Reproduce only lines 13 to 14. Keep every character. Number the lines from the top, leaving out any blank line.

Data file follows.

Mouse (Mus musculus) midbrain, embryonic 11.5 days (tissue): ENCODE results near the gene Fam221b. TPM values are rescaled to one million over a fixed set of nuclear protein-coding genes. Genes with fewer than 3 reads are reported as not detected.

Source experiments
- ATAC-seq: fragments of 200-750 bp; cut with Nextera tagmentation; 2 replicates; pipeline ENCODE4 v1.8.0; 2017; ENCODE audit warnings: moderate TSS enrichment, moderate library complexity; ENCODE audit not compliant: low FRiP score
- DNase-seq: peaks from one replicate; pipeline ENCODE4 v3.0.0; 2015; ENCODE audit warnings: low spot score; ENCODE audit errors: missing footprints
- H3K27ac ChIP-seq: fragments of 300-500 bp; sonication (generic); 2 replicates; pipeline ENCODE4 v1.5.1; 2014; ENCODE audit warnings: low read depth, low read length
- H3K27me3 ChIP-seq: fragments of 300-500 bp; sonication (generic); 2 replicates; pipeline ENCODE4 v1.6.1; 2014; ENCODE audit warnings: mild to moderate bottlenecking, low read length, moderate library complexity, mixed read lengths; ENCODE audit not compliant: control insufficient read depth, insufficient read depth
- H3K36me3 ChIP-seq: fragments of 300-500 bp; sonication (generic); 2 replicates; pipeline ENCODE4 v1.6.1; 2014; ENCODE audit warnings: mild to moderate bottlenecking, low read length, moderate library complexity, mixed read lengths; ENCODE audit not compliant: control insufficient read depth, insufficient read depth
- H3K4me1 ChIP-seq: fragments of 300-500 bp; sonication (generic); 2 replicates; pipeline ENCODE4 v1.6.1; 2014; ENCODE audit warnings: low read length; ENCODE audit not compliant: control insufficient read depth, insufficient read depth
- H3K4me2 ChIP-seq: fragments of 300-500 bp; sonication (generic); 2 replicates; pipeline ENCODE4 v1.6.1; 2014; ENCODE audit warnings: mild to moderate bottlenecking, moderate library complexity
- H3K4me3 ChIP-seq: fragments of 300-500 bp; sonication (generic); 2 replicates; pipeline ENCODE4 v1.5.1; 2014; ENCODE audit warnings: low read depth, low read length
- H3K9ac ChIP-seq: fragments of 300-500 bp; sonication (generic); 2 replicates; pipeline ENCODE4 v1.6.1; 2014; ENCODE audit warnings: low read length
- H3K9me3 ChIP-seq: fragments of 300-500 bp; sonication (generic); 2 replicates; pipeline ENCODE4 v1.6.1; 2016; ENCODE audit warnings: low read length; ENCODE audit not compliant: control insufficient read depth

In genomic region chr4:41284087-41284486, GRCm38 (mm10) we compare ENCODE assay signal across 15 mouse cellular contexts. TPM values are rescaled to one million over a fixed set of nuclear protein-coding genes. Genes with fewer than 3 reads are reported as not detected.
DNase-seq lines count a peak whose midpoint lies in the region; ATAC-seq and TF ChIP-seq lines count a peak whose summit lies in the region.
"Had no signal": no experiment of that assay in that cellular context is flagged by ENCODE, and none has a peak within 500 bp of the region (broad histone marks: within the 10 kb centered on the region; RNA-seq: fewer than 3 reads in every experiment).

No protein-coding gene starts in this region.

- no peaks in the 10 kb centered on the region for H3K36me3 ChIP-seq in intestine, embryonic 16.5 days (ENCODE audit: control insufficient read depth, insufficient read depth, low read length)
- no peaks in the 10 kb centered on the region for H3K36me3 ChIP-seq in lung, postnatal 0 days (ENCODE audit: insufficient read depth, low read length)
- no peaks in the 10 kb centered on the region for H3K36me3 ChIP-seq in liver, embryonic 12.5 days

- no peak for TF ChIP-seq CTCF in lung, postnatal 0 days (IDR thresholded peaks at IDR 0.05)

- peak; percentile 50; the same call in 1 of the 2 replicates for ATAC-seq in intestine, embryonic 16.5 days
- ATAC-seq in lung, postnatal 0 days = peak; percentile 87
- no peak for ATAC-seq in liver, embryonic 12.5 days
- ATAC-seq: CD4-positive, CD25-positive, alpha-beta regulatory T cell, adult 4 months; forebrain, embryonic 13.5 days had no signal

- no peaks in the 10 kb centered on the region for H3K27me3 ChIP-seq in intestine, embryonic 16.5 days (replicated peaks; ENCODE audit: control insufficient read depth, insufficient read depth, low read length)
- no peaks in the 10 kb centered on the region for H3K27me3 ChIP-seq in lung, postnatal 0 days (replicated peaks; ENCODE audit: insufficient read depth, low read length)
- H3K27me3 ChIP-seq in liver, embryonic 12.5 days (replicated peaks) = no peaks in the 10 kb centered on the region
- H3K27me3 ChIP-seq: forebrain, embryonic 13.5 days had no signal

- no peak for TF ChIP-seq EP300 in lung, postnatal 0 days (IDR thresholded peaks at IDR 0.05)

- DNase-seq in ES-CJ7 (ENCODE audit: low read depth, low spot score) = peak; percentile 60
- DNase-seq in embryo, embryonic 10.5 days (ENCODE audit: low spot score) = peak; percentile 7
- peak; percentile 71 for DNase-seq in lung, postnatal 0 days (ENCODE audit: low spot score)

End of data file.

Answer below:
In genomic region chr4:41284087-41284486, GRCm38 (mm10) we compare ENCODE assay signal across 15 mouse cellular contexts. TPM values are rescaled to one million over a fixed set of nuclear protein-coding genes. Genes with fewer than 3 reads are reported as not detected.
DNase-seq lines count a peak whose midpoint lies in the region; ATAC-seq and TF ChIP-seq lines count a peak whose summit lies in the region.